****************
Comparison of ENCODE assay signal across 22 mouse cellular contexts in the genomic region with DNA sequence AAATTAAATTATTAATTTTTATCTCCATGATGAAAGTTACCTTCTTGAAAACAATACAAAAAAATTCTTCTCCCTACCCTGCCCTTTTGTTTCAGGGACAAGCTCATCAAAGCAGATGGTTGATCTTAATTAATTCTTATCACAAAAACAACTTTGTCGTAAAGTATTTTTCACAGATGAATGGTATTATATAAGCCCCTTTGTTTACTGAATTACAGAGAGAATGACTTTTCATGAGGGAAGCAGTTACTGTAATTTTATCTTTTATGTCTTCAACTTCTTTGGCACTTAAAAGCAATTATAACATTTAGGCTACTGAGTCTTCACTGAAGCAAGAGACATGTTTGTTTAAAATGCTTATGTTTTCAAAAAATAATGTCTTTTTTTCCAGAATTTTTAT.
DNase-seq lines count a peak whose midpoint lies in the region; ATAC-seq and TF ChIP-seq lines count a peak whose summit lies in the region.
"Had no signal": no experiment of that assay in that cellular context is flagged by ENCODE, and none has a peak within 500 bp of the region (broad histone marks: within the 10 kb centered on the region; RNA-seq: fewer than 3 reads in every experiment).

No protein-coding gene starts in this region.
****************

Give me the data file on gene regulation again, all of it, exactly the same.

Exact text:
Comparison of ENCODE assay signal across 22 mouse cellular contexts in the genomic region with DNA sequence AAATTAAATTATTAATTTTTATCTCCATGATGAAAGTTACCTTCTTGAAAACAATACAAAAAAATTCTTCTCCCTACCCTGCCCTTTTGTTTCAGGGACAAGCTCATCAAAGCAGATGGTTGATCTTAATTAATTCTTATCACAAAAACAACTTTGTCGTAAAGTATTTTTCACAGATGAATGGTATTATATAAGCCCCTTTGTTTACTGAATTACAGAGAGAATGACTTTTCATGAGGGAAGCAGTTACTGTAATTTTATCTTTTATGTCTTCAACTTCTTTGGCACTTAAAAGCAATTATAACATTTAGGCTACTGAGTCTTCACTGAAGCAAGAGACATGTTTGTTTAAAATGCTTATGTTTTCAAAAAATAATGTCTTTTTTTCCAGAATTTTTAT.
DNase-seq lines count a peak whose midpoint lies in the region; ATAC-seq and TF ChIP-seq lines count a peak whose summit lies in the region.
"Had no signal": no experiment of that assay in that cellular context is flagged by ENCODE, and none has a peak within 500 bp of the region (broad histone marks: within the 10 kb centered on the region; RNA-seq: fewer than 3 reads in every experiment).

No protein-coding gene starts in this region.